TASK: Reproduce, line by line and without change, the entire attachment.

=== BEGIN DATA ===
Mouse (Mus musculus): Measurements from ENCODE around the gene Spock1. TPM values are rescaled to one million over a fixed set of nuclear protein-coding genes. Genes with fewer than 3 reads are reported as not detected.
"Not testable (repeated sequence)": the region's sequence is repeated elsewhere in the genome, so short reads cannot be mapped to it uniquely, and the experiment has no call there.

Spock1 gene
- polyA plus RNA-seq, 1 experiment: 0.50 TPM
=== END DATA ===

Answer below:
Mouse (Mus musculus): Measurements from ENCODE around the gene Spock1. TPM values are rescaled to one million over a fixed set of nuclear protein-coding genes. Genes with fewer than 3 reads are reported as not detected.
"Not testable (repeated sequence)": the region's sequence is repeated elsewhere in the genome, so short reads cannot be mapped to it uniquely, and the experiment has no call there.

Spock1 gene
- polyA plus RNA-seq, 1 experiment: 0.50 TPM